Painting a Portrait of American Religion Congregational Studies as a Vehicle for Interfaith Cooperation

From PRAXIS - a quarterly magazine of Hartford Seminary
June 1998, Vol. X No. 1

  • Imagine, if you will, a large hotel conference table encircled by high ranking representatives of a more broadly interfaith coalition of religious bodies than you have ever experienced before: Assemblies of God, Baha'i, Muslim, Southern Baptist, Jewish, Mormon, the nine major historic black denominations, Christian Orthodox, independent mega churches, Mennonite, Roman Catholic, Unitarian Universalist, Wisconsin Synod Lutheran, Church of Christ, Church of the Nazarene and 15 or so old line Protestant denominations.
  • And imagine that the conference room walls are lined with newsprint, each piece the attempt of a particular religious body to map out its image of a faithful and effective congregation.
  • And imagine the conversation as participants both affirm and puzzle over their commonality and their difference.
  • And imagine that you are Hartford Seminary's Carl Dudley and David Roozen trying to keep the diverse group civilly engaged and constructively on task.

Such are the reality, the wonder and the challenge of the Cooperative Congregational Studies Project (CCSP) a merging of congregational studies and interfaith for cooperation that few institutions other than Hartford Seminary ever would have imagined.

This April, after two years of planning meetings large and small versions of that described above and literally hundreds of phone calls, letters, memos, faxes and e mail messages, the Seminary's Center for Social and Research Religious Research received a $760,000 grant from the Lilly Endowment, to be matched by more than $800,000 in in kind contributions from participating denominations and religious groups.up

According to Dudley and Roozen, the Center's co directors, the project grant will coordinate this interfaith coalition's realization of two primary goals: To complete a genuinely cooperative interfaith research project unparalleled in the breadth of participating religious groups and the number of participating congregations specifically, a cooperative national survey of congregations in the year 2000; and To develop and implement plans for utilizing the survey research results in ways that will be appropriate within each participating group to strengthen congregations and the structures that support them.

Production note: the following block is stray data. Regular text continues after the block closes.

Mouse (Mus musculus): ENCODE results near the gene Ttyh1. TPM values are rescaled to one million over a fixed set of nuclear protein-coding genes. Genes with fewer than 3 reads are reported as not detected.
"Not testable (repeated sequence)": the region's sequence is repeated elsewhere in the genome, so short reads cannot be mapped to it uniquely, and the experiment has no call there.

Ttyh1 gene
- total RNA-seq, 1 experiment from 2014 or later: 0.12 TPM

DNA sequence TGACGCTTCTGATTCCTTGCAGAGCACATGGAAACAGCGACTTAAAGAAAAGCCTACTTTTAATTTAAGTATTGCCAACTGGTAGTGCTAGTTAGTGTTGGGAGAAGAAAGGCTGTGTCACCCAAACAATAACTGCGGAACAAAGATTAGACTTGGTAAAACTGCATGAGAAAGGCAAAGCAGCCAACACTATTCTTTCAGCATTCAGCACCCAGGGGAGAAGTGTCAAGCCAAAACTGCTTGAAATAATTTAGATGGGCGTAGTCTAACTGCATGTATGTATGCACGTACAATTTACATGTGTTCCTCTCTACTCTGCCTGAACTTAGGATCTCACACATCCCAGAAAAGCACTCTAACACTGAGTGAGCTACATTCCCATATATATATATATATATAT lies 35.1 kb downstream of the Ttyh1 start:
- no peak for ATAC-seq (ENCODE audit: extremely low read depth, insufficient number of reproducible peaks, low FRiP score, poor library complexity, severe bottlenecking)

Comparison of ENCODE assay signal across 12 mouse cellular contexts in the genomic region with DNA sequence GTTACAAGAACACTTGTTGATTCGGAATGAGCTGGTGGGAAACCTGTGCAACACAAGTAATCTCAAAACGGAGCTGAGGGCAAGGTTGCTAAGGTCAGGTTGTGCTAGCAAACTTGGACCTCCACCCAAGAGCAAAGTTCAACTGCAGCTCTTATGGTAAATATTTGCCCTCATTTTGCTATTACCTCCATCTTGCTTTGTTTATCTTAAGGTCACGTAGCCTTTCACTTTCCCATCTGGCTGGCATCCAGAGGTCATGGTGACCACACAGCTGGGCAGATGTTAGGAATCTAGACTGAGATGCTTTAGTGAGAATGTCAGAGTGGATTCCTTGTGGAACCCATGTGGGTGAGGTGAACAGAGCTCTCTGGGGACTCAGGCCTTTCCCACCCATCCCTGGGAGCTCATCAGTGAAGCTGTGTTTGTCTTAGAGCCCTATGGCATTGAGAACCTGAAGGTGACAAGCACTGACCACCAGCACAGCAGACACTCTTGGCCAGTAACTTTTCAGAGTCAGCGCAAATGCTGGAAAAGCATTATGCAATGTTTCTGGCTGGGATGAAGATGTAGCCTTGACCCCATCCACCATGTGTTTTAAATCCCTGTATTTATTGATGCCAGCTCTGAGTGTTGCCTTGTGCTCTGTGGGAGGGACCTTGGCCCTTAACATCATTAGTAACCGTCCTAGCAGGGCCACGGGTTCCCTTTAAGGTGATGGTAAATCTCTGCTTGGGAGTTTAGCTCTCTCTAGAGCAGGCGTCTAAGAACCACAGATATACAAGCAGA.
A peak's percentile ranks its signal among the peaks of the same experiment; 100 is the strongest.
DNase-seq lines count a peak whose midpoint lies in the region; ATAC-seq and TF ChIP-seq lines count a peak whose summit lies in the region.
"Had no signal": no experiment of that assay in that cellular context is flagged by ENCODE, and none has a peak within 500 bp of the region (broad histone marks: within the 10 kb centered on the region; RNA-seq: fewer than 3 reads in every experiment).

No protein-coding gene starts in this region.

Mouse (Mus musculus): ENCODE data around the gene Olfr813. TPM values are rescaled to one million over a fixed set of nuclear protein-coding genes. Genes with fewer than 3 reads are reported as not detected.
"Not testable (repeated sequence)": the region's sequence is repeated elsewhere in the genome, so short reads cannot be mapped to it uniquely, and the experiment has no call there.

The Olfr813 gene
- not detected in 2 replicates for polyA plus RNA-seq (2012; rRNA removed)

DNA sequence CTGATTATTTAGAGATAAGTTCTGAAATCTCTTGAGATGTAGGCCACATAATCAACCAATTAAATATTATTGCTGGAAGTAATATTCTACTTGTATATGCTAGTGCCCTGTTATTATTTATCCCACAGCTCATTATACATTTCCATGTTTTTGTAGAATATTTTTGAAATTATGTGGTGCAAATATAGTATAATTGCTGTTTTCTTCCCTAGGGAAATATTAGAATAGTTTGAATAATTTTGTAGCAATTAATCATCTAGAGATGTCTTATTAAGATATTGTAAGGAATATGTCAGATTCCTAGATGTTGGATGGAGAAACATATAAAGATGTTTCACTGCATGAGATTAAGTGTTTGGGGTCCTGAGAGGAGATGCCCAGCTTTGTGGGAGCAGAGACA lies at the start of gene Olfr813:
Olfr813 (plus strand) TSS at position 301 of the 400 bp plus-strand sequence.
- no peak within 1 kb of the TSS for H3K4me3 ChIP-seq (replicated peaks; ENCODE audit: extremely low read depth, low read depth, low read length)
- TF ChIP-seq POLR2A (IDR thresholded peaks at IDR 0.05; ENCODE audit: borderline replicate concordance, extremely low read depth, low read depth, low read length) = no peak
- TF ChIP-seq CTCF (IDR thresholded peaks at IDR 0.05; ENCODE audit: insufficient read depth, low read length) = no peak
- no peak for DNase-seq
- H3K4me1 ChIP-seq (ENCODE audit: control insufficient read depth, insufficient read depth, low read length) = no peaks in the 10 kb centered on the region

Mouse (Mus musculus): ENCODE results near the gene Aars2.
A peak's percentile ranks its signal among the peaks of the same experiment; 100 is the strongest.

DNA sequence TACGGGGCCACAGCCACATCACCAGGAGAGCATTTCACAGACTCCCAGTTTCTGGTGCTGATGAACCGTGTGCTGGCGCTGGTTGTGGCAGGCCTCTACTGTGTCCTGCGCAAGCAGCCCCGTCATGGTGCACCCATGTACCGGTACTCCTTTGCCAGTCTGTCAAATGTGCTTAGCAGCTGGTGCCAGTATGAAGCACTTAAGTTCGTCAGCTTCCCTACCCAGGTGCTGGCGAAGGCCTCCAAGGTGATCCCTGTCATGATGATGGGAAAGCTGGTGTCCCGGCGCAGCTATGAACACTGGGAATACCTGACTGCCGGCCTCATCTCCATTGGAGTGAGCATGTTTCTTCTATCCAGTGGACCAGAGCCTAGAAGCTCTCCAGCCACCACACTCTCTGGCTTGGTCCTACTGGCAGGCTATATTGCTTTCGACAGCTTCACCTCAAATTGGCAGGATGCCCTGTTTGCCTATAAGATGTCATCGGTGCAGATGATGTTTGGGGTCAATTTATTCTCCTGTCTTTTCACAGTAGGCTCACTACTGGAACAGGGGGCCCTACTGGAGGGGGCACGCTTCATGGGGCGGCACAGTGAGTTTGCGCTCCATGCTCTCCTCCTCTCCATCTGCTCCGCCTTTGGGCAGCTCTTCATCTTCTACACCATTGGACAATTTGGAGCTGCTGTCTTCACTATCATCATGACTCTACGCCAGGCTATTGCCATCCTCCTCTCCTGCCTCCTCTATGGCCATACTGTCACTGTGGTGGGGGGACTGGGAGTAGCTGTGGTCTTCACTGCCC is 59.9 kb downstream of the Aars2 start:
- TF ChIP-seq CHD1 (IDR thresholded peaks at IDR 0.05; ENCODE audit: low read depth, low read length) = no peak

The estimated 350,000 congregations in the United States represent a unique set of voluntary organizations that have had and continue to have a pervasive influence on their members and the life of the communities of which they are a part. Despite available research technology and an increasing interest in congregational life, existing studies of congregations are extremely limited in their "denominational" orientation and substantive focus.

To fill in the gaps of information and appreciation, the widely inclusive, national, multi faith study of congregations envisioned by the CCSP will provide the first comprehensive portrait of congregations in the United States. Additionally, for several participating groups the effort will provide the first ever statistical profile of their congregations and their first, disciplined use of congregational studies. In uniquely American voluntary style, the CCSP has assembled an interfaith coalition of research and educational leaders who are committed to developing common procedures, shared data gathering and analysis, and cooperative utilization of information.

Although individually limited in experience and resources, the cooperative approach permits the broadening of the base of ownership, expertise and financial support, thus reducing the overhead costs while expanding exponentially both the impact and the scope of the interfaith sharing.